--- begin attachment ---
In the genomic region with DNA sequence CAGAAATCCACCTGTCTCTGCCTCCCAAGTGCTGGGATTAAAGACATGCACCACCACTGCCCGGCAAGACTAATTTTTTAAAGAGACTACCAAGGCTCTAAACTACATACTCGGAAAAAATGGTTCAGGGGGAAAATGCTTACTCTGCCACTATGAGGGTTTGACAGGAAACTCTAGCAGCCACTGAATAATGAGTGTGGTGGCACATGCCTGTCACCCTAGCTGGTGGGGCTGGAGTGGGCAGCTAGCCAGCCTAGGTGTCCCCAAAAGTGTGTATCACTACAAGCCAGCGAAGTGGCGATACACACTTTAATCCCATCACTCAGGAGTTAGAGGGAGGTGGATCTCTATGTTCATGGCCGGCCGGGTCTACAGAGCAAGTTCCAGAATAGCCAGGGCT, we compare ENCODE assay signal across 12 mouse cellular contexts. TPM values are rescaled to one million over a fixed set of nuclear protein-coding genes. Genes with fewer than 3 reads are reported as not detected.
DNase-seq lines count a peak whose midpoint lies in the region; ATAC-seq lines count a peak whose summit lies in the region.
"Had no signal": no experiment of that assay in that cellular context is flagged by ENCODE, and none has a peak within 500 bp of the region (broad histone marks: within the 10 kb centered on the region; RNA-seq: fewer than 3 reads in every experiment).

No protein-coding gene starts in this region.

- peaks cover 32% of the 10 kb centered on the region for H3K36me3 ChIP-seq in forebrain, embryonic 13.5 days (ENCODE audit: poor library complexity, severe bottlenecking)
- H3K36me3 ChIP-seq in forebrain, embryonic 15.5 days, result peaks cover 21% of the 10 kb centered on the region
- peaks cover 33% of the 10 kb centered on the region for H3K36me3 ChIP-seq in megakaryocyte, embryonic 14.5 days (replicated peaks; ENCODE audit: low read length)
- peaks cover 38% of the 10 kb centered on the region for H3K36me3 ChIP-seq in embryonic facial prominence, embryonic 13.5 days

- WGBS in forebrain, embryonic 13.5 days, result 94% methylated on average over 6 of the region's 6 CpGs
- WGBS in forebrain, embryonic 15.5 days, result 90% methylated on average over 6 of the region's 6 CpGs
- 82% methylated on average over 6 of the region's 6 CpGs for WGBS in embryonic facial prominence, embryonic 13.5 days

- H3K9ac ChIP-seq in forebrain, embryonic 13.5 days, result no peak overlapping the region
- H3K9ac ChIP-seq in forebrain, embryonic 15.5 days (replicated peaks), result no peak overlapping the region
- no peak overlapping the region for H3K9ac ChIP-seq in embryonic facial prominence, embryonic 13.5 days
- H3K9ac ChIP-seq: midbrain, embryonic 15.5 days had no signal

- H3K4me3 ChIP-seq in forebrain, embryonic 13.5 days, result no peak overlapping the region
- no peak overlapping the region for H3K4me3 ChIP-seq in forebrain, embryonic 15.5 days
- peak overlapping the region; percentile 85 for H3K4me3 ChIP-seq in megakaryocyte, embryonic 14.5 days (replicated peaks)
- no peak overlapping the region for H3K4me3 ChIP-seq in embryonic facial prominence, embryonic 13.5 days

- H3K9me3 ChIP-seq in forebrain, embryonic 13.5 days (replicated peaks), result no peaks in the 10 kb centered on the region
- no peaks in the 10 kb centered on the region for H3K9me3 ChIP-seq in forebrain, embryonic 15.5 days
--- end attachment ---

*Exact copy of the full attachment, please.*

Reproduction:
In the genomic region with DNA sequence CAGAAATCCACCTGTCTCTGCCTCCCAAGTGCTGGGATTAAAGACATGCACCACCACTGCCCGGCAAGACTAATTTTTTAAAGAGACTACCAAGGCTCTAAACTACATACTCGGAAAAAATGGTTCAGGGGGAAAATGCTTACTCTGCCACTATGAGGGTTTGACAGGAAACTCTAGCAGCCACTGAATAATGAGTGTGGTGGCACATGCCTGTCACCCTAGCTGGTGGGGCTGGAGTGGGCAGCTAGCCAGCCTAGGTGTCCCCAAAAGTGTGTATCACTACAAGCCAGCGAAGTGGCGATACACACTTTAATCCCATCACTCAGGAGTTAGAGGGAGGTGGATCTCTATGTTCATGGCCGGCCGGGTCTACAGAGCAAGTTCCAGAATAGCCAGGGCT, we compare ENCODE assay signal across 12 mouse cellular contexts. TPM values are rescaled to one million over a fixed set of nuclear protein-coding genes. Genes with fewer than 3 reads are reported as not detected.
DNase-seq lines count a peak whose midpoint lies in the region; ATAC-seq lines count a peak whose summit lies in the region.
"Had no signal": no experiment of that assay in that cellular context is flagged by ENCODE, and none has a peak within 500 bp of the region (broad histone marks: within the 10 kb centered on the region; RNA-seq: fewer than 3 reads in every experiment).

No protein-coding gene starts in this region.

- peaks cover 32% of the 10 kb centered on the region for H3K36me3 ChIP-seq in forebrain, embryonic 13.5 days (ENCODE audit: poor library complexity, severe bottlenecking)
- H3K36me3 ChIP-seq in forebrain, embryonic 15.5 days, result peaks cover 21% of the 10 kb centered on the region
- peaks cover 33% of the 10 kb centered on the region for H3K36me3 ChIP-seq in megakaryocyte, embryonic 14.5 days (replicated peaks; ENCODE audit: low read length)
- peaks cover 38% of the 10 kb centered on the region for H3K36me3 ChIP-seq in embryonic facial prominence, embryonic 13.5 days

- WGBS in forebrain, embryonic 13.5 days, result 94% methylated on average over 6 of the region's 6 CpGs
- WGBS in forebrain, embryonic 15.5 days, result 90% methylated on average over 6 of the region's 6 CpGs
- 82% methylated on average over 6 of the region's 6 CpGs for WGBS in embryonic facial prominence, embryonic 13.5 days

- H3K9ac ChIP-seq in forebrain, embryonic 13.5 days, result no peak overlapping the region
- H3K9ac ChIP-seq in forebrain, embryonic 15.5 days (replicated peaks), result no peak overlapping the region
- no peak overlapping the region for H3K9ac ChIP-seq in embryonic facial prominence, embryonic 13.5 days
- H3K9ac ChIP-seq: midbrain, embryonic 15.5 days had no signal

- H3K4me3 ChIP-seq in forebrain, embryonic 13.5 days, result no peak overlapping the region
- no peak overlapping the region for H3K4me3 ChIP-seq in forebrain, embryonic 15.5 days
- peak overlapping the region; percentile 85 for H3K4me3 ChIP-seq in megakaryocyte, embryonic 14.5 days (replicated peaks)
- no peak overlapping the region for H3K4me3 ChIP-seq in embryonic facial prominence, embryonic 13.5 days

- H3K9me3 ChIP-seq in forebrain, embryonic 13.5 days (replicated peaks), result no peaks in the 10 kb centered on the region
- no peaks in the 10 kb centered on the region for H3K9me3 ChIP-seq in forebrain, embryonic 15.5 days